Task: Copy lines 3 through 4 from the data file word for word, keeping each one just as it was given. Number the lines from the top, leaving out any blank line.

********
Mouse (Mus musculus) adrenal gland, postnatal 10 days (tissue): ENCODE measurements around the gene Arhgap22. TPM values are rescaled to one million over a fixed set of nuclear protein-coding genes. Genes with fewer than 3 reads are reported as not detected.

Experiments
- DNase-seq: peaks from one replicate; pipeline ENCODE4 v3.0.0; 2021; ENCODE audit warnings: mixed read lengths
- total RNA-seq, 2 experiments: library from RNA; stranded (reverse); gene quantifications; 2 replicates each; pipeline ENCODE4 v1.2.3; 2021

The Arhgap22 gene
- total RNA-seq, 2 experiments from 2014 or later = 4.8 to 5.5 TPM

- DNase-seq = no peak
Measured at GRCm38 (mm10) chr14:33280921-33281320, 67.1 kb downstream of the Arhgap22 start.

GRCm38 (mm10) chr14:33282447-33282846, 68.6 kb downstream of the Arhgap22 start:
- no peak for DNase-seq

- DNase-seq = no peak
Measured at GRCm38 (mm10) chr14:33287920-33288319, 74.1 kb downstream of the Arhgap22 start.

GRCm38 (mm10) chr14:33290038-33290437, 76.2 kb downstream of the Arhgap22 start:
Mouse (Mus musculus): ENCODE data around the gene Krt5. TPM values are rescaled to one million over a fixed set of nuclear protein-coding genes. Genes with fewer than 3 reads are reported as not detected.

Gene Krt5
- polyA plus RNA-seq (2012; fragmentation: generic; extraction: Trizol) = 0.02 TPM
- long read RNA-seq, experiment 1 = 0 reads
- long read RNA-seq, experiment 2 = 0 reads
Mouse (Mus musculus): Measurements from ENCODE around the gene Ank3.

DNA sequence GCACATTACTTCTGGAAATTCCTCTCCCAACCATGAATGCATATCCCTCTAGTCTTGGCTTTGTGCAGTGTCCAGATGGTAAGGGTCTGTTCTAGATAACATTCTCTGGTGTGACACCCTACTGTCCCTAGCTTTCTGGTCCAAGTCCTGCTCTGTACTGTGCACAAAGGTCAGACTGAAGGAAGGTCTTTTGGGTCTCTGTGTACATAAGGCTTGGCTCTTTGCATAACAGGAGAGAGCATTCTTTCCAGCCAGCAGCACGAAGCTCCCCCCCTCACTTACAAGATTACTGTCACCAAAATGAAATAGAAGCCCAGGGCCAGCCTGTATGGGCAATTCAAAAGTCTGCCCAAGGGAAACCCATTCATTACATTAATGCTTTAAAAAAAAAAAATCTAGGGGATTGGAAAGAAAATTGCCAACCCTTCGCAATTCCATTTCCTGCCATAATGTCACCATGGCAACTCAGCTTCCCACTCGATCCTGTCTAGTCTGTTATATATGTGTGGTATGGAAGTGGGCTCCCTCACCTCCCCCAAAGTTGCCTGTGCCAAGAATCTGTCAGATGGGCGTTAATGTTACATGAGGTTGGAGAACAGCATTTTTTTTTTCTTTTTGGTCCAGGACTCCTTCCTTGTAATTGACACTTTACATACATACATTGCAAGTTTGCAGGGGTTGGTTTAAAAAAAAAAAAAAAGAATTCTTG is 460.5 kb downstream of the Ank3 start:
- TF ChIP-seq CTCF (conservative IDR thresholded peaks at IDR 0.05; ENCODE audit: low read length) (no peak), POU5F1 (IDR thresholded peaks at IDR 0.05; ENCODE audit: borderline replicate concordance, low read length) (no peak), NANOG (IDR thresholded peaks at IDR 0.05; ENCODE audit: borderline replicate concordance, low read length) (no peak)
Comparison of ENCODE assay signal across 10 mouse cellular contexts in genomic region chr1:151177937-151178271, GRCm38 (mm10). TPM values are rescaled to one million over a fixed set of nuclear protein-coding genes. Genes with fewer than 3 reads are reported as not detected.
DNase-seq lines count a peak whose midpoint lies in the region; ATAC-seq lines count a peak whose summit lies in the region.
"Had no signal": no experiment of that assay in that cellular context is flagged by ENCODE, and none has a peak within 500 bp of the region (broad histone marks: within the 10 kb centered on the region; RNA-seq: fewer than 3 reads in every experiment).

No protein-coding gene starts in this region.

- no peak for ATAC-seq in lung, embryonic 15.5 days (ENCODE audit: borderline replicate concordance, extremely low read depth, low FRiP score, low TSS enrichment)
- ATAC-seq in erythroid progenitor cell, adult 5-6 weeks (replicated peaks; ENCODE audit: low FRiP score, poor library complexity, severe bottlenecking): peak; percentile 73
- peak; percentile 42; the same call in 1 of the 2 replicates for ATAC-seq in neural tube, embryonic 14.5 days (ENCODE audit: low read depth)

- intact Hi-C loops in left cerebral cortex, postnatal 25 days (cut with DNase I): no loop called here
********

- DNase-seq: peaks from one replicate; pipeline ENCODE4 v3.0.0; 2021; ENCODE audit warnings: mixed read lengths
- total RNA-seq, 2 experiments: library from RNA; stranded (reverse); gene quantifications; 2 replicates each; pipeline ENCODE4 v1.2.3; 2021